Remembering Robbie Ross



Photo of Robert Ross age 24 | Wikipedia | 14294

Jesse Monteagudo writes about Robert Ross, Oscar Wilde’s friend and now largely forgotten with the passage of time.

“…Very few are acquainted with Robert Baldwin Ross, affectionately-known as “Robbie” Ross. Still, unlike Whitman or Wilde, Ross was openly gay for most of his life, which caused him many problems.

Ross, who was born in Toronto to a prominent family that helped to lead Canada for much of the 19th century, moved to England in 1888 where he studied at King’s College in Cambridge. As an out gay man, Ross was the victim of bullying, leading him to drop out of Cambridge and move to London where he became a journalist. There he met Wilde, who at the time was married to a woman. The two became lovers and eventually best friends, proving once again that a common sexual orientation often transcends boundaries.

Among other services, Ross introduced his friend to London’s gay underground. Sexual acts between men were illegal in England at the time and being gay was often dangerous. Ross himself got in trouble when he had a relationship with a 16-year old boy. The boy told his parents of the relationship, but fortunately for Ross, the boy’s parents were persuaded not to go to the police.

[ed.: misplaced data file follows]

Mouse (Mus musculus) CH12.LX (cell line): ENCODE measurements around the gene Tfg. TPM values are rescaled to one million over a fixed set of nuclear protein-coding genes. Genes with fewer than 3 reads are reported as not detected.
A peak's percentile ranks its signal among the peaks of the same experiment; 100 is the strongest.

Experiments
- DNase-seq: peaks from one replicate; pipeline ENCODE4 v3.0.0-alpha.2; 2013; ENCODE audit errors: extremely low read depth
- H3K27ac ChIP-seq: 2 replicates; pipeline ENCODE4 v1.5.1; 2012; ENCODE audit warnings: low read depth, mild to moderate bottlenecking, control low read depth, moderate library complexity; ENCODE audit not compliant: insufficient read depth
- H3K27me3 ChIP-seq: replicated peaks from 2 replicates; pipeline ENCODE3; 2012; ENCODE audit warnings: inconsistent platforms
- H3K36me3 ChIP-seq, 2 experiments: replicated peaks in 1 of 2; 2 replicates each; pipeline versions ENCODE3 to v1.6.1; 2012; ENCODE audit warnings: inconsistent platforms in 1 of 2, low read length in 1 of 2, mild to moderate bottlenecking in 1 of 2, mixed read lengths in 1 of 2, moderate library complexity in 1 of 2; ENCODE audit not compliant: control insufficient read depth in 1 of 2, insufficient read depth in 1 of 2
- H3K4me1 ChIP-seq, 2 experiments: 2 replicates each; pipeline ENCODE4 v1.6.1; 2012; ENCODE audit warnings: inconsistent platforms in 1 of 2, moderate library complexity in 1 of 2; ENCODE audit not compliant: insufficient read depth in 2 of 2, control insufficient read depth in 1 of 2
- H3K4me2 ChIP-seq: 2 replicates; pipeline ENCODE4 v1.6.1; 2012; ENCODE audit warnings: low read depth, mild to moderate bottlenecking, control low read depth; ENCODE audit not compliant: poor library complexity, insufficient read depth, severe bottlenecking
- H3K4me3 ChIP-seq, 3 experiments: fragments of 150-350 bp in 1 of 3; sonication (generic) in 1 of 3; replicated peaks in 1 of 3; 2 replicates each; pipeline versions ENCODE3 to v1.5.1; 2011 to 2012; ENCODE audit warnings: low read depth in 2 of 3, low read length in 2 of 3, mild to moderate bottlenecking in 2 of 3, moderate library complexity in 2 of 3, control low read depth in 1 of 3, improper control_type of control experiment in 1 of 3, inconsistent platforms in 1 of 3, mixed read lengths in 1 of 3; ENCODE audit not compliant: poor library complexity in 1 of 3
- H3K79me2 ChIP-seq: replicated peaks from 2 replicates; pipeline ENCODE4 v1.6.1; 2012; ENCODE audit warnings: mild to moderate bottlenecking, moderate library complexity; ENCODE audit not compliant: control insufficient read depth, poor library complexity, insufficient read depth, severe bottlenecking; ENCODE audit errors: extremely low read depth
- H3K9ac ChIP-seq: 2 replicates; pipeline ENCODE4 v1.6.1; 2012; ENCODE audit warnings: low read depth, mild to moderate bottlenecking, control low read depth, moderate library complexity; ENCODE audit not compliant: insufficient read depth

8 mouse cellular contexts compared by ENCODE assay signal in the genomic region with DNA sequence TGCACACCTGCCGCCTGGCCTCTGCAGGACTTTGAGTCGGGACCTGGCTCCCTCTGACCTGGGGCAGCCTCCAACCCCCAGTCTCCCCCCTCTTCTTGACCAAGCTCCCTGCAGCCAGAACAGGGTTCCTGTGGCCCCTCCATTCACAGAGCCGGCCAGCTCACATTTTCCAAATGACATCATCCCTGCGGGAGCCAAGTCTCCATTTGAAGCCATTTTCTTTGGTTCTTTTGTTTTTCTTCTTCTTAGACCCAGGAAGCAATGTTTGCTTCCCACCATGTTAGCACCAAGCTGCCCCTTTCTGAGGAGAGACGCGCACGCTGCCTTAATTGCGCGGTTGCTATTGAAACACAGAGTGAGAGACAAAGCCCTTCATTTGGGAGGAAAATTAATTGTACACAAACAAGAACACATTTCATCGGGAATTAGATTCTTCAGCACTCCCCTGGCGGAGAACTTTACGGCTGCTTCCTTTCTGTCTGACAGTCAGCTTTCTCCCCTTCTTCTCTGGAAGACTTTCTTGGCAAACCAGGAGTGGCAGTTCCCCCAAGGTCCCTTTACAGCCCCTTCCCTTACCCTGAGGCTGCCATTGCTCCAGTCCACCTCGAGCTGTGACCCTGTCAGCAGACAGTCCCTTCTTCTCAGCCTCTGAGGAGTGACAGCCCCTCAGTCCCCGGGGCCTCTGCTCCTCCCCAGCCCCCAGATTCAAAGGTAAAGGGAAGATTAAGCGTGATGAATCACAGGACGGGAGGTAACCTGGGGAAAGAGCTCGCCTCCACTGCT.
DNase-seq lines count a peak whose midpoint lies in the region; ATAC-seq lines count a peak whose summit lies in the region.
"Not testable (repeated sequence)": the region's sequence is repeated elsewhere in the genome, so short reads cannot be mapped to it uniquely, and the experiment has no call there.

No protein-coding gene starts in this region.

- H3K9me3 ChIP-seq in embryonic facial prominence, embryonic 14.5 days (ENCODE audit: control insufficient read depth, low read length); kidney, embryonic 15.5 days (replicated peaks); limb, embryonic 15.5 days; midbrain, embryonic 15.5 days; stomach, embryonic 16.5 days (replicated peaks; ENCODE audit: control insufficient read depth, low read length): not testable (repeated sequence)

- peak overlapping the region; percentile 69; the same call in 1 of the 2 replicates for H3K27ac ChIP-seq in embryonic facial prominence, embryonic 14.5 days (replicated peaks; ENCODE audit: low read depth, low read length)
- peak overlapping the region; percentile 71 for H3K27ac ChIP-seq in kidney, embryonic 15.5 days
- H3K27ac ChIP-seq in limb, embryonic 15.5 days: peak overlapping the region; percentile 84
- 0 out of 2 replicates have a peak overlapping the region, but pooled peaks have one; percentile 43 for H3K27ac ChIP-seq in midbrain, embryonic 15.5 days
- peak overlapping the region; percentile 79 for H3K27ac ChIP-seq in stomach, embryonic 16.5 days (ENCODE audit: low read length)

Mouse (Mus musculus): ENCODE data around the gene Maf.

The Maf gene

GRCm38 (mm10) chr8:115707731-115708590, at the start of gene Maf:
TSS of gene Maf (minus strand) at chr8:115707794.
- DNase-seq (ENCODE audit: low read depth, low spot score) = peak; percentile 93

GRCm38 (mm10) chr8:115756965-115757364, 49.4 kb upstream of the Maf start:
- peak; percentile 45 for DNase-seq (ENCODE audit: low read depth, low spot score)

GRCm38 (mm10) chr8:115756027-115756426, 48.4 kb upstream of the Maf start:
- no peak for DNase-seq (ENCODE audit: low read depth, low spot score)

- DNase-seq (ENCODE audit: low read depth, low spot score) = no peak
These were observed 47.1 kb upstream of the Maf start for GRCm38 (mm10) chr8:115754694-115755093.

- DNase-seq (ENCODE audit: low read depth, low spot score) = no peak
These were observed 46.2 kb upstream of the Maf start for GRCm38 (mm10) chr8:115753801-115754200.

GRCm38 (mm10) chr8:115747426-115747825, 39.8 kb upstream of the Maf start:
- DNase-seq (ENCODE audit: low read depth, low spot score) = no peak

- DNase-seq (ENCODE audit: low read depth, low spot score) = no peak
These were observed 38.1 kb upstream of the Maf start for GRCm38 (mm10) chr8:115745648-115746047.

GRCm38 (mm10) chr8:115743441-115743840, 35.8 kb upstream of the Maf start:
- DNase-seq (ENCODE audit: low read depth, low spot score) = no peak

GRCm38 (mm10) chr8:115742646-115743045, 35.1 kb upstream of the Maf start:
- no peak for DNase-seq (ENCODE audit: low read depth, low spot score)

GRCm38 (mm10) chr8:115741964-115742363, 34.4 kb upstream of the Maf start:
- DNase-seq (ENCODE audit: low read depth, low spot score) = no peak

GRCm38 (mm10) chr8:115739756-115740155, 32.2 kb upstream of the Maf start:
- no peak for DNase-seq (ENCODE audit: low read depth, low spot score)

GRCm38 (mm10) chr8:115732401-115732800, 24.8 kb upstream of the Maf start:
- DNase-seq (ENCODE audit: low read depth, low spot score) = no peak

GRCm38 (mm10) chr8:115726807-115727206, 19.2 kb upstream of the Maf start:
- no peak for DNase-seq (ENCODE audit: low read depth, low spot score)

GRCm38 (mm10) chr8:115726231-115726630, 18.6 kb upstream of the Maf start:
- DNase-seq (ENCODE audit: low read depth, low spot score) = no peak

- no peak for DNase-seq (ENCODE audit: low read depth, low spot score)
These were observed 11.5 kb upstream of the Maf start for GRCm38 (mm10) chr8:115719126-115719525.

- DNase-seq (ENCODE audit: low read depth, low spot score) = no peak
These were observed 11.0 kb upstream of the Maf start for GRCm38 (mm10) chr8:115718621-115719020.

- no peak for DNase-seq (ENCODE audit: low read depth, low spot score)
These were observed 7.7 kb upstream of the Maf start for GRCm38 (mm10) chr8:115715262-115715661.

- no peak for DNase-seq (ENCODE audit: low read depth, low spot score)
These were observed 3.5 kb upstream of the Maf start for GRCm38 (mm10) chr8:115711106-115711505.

Ross’s open homosexuality continued to give him trouble. Because of his friendship and loyalty to Wilde, Ross won the enmity of Wilde’s jealous lover Douglas. Douglas, who after Wilde’s death repudiated his youthful homosexuality, tried to have Ross arrested and tried for homosexual conduct. In 1918, the last year of the First World War, right-wing Parliament member Noel Pemberton Billing, published “The Cult of the Clitoris” in which he accused Ross and his circle of friends of leading a cadre of 47,000 homosexuals who betrayed Great Britain to the Germans. Though not much came out of this stupid allegation, it proved embarrassing for Ross and his friends.

Ross died suddenly in 1918, just before the end of “The Great War.” In 1950, on the 50th anniversary of Wilde’s death, Ross’ ashes were added to Wilde’s tomb in Pere Lachaise Cemetery in Paris, where they are ignored by the throngs who visit the great writer’s tomb.”

Good feature.

Robert Baldwin “Robbie” Ross (May 25, 1869 – October 5, 1918) was a Canadian journalist and art critic. He is best known as the literary executor of Oscar Wilde, a dear friend and mentor. He was also responsible for mentoring several great literary figures, such as Siegfried Sassoon.



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